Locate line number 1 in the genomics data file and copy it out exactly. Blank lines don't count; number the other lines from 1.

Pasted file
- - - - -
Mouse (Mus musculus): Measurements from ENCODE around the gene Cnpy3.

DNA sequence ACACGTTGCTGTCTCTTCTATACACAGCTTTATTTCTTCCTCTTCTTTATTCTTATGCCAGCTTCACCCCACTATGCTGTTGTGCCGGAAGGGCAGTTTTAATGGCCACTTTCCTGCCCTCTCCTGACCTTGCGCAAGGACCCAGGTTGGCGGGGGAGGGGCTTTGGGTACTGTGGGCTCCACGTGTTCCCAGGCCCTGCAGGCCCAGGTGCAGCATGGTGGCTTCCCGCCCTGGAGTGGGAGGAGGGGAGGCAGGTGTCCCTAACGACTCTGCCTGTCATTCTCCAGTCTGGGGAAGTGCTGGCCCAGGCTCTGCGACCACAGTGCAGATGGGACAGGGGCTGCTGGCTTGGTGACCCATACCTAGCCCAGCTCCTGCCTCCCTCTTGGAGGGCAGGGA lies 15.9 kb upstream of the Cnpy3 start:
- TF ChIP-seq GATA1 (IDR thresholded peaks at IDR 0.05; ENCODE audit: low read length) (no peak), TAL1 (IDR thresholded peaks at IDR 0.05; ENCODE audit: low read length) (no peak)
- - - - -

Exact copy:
Mouse (Mus musculus): Measurements from ENCODE around the gene Cnpy3.